Unsafe Terrain at Runway Ends Continue to Pose Risks to Aviation Safety

GATINEAU, QC, June 21, 2012 /CNW/ - The Transportation Safety Board of Canada today released its investigation report (A11C0102) into the 4 July 2011 runway overrun of a Missinippi Airways Cessna 208B in Pukatawagan, Manitoba.

During takeoff, the aircraft did not become airborne in time, thus a decision was made to abort the takeoff. However, from that point, it could not be stopped before overrunning the runway. The aircraft left the end of the runway, travelled down a steep embankment and into a ravine where it caught fire, killing one and injuring eight others.

"Once again, this investigation demonstrates that hostile terrain at the end of a runway can lead to passenger injuries or death," said Peter Hildebrand, Manager, Central Region Air Operations. "This is why in our Watchlist, we call for airports to lengthen runway end safety areas or to install engineered systems or structures to safely stop aircraft that overrun."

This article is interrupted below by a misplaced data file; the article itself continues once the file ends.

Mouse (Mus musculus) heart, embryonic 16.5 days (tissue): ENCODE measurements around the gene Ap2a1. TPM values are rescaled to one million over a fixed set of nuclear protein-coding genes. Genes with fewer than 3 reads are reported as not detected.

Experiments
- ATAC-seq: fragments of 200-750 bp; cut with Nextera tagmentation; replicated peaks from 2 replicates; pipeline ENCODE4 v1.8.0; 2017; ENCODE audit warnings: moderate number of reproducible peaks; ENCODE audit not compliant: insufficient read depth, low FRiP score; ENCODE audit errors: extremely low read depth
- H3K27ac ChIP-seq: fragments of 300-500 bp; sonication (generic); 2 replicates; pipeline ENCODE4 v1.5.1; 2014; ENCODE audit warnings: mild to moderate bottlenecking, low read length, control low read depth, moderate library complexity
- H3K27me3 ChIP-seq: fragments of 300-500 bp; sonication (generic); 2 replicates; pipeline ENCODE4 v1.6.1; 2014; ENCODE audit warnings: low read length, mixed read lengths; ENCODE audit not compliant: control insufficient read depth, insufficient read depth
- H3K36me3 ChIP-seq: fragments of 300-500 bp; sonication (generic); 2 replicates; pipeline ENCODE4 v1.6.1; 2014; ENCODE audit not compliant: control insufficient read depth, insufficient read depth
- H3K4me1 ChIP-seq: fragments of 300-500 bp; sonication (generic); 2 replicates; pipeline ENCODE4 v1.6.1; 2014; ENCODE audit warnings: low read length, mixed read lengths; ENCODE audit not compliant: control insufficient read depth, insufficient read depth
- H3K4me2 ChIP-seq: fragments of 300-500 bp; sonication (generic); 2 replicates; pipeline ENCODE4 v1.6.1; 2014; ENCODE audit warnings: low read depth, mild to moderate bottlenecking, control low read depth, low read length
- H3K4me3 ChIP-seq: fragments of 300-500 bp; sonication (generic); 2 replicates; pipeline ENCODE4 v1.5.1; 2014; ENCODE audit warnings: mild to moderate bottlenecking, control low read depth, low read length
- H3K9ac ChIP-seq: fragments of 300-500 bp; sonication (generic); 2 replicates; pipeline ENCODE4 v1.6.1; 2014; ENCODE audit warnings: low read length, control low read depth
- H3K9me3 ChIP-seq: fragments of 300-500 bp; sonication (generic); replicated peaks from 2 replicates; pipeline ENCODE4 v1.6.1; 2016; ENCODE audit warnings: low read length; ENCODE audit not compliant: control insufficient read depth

A number of factors, including the takeoff technique, possible shifting winds and soft runway surface conditions contributed to reducing the aircraft's takeoff performance. Also, the deceased passenger was not wearing a shoulder harness, which contributed to the seriousness of post-impact injuries, and subsequently his death in the post-impact fire.

The operator has taken a number of steps to reduce these risks. These include a new short field takeoff procedure and improved training for pilots on takeoff and landing procedures, on the weather conditions and their effects on flight at Pukatawagan, and confirming that passengers are wearing their seatbelts and shoulder harnesses.

The Watchlist— based on an analysis of hundreds of TSB investigation reports, safety concerns and Board recommendations —identifies the transportation safety issues that pose the greatest risk to Canadians. In each case, the TSB has found that actions taken to date are inadequate, and that industry and the regulators need to take additional concrete measures to eliminate the risks.

The TSB is an independent agency that investigates marine, pipeline, railway and aviation transportation occurrences. Its sole aim is the advancement of transportation safety. It is not the function of the Board to assign fault or determine civil or criminal liability.


For further information:

TSB Media Relations

The TSB is online at www.bst-tsb.gc.ca. Keep up to date on the latest from the TSB through RSS and Twitter (@TSBCanada).

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